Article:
This cropped detail of the picture shows Paddy, marching behind Pierce Nolan's father Henry (Harry) Francis Nolan, carrying the band's sheet music for them - the French horn itself can be seen in the image also, on the far left, with the gentleman with the mop of hair looking down as he plays it:


I asked Pierce how he knew that the French horn purchased at auction was the same one? The answer was simple - the instrument was partially damaged one day when Paddy Giles dropped it on the Main Street! The dent that it left was of a unique shape, and it was this that Pierce recognised instantly at the auction.

Later in the evening, Claire and I returned home, after thanking Pierce for his generous gift. In the house of Paddy's widow, my mother-in-law Pauline Giles, several of Paddy's grandchildren were present, including my sons Calum and Jamie. An instrument is for playing, and so we allowed them each to try to get a note from it!


The French horn is now very tarnished, and we will seek advice now on whether it should be cleaned and restored, or left as is, before doing anything further with it. But the experience was absolutely extraordinary, and one for whom we are forever indebted to Pierce Nolan, and to his brother Paddy.

Family history does not get much better than this.




Tuesday, 11 March 2014

Chasing the Chaseley back from Brisbane to Largs

I've previously blogged how in 2010 I was able to visit Paton Street and Bell Street at Brisbane's Kangaroo Point, within the Australian state of Queensland. Paton Street was named after my four times great aunt, Helen Paton, who emigrated with her husband David Bell in 1849 to Queensland on board the Chaseley, one of a series of ships arranged by the Reverend John Dunmore Lang to take Presbyterian settlers to Australia, with the enticement of land for cotton plantations that was soon discovered to be non-existent upon their arrival. The blog post is available at http://walkingineternity.blogspot.co.uk/2010/11/paton-street-flag-on-moon.html.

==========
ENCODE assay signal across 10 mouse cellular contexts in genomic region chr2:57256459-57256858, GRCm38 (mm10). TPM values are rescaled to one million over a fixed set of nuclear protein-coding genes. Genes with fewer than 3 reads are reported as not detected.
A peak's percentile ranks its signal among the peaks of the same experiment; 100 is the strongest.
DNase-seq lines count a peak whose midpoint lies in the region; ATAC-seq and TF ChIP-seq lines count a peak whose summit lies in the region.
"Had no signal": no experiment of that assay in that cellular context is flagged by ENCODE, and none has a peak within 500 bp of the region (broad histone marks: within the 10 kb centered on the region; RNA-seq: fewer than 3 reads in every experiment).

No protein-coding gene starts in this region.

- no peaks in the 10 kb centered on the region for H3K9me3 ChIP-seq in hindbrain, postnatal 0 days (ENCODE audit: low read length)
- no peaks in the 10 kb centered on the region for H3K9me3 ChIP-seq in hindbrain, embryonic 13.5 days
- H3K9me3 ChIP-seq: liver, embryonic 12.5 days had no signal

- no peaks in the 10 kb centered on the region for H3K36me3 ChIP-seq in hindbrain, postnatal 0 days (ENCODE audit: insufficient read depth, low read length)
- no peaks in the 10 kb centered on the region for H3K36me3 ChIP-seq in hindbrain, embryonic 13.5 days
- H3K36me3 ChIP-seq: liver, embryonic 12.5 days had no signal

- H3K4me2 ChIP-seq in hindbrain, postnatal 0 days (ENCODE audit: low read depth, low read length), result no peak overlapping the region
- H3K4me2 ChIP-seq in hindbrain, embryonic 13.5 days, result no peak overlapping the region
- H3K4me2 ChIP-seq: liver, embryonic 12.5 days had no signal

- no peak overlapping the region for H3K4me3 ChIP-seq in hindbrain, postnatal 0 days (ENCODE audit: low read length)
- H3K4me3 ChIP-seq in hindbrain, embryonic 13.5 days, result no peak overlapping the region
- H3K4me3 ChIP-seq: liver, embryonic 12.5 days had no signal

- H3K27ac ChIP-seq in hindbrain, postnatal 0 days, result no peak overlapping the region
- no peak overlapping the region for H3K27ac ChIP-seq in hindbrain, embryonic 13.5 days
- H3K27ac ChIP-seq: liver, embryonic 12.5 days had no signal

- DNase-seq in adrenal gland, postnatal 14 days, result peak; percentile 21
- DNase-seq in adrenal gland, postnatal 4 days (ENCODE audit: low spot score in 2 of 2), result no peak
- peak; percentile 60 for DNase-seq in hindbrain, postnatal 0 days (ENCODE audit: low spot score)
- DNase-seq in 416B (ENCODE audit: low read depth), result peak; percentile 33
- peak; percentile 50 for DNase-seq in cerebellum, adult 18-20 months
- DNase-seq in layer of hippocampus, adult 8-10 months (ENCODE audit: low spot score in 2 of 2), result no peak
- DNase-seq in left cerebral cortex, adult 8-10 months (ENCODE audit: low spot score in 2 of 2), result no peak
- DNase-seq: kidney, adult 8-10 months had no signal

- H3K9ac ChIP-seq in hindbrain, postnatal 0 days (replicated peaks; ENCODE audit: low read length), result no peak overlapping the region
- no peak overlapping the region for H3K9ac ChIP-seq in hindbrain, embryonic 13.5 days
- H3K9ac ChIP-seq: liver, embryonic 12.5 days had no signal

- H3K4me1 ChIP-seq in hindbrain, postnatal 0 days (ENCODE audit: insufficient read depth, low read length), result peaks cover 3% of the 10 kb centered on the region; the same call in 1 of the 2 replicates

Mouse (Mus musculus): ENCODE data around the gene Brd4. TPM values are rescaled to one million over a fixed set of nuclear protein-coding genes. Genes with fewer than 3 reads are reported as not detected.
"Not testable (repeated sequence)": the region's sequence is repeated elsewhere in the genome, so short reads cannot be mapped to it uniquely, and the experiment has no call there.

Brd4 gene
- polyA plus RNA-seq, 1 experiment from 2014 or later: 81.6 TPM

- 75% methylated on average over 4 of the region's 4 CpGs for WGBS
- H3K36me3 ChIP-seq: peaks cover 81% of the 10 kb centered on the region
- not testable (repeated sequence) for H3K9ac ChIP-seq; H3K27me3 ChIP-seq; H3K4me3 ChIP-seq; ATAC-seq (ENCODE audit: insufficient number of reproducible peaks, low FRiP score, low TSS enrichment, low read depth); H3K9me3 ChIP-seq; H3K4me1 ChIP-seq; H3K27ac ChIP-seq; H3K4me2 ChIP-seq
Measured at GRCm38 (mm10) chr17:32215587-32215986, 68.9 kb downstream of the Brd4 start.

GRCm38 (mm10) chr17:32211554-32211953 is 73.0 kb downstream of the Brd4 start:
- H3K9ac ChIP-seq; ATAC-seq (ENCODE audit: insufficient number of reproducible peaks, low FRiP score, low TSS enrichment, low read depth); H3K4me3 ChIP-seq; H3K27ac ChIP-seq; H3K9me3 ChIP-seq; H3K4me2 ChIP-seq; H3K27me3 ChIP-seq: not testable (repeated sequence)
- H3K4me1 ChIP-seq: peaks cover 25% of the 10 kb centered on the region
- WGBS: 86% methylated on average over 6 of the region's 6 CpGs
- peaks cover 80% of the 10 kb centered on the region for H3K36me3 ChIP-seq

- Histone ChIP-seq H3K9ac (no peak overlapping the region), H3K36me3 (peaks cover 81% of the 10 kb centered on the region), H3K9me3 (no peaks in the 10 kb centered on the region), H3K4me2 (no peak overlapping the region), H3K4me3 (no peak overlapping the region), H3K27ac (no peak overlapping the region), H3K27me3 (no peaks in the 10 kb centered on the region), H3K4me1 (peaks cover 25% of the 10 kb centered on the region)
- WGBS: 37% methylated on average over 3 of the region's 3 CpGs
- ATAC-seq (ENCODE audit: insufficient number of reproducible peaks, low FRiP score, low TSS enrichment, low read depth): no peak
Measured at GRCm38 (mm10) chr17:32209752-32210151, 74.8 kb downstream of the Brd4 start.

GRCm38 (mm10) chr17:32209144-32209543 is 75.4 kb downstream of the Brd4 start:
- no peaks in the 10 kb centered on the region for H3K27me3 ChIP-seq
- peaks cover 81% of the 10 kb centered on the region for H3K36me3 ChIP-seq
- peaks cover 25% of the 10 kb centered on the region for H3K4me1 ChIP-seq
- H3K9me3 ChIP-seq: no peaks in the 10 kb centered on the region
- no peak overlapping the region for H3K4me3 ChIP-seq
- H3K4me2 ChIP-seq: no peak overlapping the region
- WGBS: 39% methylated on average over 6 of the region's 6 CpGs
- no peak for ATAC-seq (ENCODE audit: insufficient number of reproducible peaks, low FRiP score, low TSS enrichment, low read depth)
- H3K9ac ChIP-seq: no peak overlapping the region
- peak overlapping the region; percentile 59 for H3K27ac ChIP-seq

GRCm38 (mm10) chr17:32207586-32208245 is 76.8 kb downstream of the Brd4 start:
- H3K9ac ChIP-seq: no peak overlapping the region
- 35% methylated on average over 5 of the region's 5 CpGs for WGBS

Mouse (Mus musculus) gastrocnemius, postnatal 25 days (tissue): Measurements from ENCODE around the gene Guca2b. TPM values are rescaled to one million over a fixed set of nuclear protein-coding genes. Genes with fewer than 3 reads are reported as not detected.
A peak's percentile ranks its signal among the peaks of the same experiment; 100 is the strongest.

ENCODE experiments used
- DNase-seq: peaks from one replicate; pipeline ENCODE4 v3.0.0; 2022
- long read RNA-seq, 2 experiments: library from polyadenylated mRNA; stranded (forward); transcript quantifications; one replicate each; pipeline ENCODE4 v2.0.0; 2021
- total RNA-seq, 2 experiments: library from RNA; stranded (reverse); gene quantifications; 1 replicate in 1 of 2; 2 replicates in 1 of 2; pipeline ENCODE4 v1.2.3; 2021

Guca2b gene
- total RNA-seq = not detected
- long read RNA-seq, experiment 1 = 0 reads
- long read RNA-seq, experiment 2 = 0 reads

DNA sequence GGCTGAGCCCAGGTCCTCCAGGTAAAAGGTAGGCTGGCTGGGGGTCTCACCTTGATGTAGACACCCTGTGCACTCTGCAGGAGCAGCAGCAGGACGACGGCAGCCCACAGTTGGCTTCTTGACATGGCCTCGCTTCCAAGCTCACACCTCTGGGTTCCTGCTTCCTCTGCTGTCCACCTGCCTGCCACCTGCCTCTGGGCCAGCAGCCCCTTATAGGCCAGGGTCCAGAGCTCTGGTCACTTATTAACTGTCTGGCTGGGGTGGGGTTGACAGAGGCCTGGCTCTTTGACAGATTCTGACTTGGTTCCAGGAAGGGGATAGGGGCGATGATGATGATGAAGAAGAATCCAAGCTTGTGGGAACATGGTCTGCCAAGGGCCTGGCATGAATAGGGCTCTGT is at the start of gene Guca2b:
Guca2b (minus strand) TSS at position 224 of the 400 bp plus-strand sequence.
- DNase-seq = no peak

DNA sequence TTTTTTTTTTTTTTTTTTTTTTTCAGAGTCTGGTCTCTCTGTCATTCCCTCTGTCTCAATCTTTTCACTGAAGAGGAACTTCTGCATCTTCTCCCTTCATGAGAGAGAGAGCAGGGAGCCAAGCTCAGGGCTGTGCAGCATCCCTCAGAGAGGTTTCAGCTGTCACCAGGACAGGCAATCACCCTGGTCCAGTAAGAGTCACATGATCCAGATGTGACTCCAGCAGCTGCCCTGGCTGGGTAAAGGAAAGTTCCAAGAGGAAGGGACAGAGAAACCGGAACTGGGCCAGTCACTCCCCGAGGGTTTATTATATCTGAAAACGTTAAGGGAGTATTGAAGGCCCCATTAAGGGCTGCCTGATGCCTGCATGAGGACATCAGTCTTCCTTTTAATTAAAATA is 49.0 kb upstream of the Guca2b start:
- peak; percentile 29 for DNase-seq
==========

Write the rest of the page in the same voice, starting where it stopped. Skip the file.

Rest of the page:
The connections to where I now live here in the North Ayrshire town of Largs and the Australian city of Brisbane are very deep - Brisbane itself was named after the local Brisbane family, with Thomas Makdougall Brisbane the first governor of the colony (and later city) that still bears his name. The Reverend John Dunmore Lang was also a local man, born near Greenock in 1799, just up the road, but raised in Largs as a child - a memorial to him is still to be found in the town today.

It transpires, however, that there is yet another connection. Yesterday whilst returning along the A78 from Greenock, I discovered that there was a small enclosure on the outskirts of Largs named after the vessel that carried my four times aunt down under. Chaseley Gardens is not a large place by any means - but it is another hidden link to a story that most Largs folk today will have little knowledge of.


The world keeps getting smaller - and Australia ever closer!

Friday, 7 February 2014

A Hungarian's story on a cruise

Every so often I have a conversation with someone that just literally blows my mind and makes me realise how grateful we all should be for small mercies.

I am currently on board a cruise ship in Australian waters, where I am participating as a speaker in a genealogy conference being run by Adelaide based firm Unlock the Past (www.unlockthepastcruises.com). It’s the fourth day of a 10 day venture, and at breakfast in the main restaurant on the boat you are never seated by yourself, you are always allocated to a table with others from various walks of life. Thus I found myself seated beside a lady who had migrated to Australia 51 years ago from Hong Kong, and another who had made it to Oz from Hungary over 50 years ago.